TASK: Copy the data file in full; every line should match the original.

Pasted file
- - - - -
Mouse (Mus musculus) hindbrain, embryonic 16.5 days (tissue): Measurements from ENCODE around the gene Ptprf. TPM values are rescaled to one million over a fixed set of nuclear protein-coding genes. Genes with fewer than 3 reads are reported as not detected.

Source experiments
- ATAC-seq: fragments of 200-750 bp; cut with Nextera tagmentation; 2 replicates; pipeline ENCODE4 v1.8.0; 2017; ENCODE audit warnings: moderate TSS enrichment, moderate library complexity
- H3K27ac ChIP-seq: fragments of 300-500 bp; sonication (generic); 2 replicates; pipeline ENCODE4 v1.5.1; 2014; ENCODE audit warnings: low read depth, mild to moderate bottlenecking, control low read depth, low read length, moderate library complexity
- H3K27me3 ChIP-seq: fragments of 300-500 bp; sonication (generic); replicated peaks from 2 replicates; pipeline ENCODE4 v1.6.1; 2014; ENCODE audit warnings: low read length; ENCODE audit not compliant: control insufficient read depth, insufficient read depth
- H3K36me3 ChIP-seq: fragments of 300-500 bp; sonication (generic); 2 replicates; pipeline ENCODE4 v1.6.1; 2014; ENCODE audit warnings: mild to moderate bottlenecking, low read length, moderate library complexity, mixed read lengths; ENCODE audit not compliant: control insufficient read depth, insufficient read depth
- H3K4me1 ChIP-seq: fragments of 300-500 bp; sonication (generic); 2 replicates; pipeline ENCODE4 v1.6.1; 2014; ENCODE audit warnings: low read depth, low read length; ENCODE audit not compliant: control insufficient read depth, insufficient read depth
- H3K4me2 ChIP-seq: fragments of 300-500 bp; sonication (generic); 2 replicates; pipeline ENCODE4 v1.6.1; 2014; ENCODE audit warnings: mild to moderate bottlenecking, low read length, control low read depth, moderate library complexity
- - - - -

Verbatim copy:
Mouse (Mus musculus) hindbrain, embryonic 16.5 days (tissue): Measurements from ENCODE around the gene Ptprf. TPM values are rescaled to one million over a fixed set of nuclear protein-coding genes. Genes with fewer than 3 reads are reported as not detected.

Source experiments
- ATAC-seq: fragments of 200-750 bp; cut with Nextera tagmentation; 2 replicates; pipeline ENCODE4 v1.8.0; 2017; ENCODE audit warnings: moderate TSS enrichment, moderate library complexity
- H3K27ac ChIP-seq: fragments of 300-500 bp; sonication (generic); 2 replicates; pipeline ENCODE4 v1.5.1; 2014; ENCODE audit warnings: low read depth, mild to moderate bottlenecking, control low read depth, low read length, moderate library complexity
- H3K27me3 ChIP-seq: fragments of 300-500 bp; sonication (generic); replicated peaks from 2 replicates; pipeline ENCODE4 v1.6.1; 2014; ENCODE audit warnings: low read length; ENCODE audit not compliant: control insufficient read depth, insufficient read depth
- H3K36me3 ChIP-seq: fragments of 300-500 bp; sonication (generic); 2 replicates; pipeline ENCODE4 v1.6.1; 2014; ENCODE audit warnings: mild to moderate bottlenecking, low read length, moderate library complexity, mixed read lengths; ENCODE audit not compliant: control insufficient read depth, insufficient read depth
- H3K4me1 ChIP-seq: fragments of 300-500 bp; sonication (generic); 2 replicates; pipeline ENCODE4 v1.6.1; 2014; ENCODE audit warnings: low read depth, low read length; ENCODE audit not compliant: control insufficient read depth, insufficient read depth
- H3K4me2 ChIP-seq: fragments of 300-500 bp; sonication (generic); 2 replicates; pipeline ENCODE4 v1.6.1; 2014; ENCODE audit warnings: mild to moderate bottlenecking, low read length, control low read depth, moderate library complexity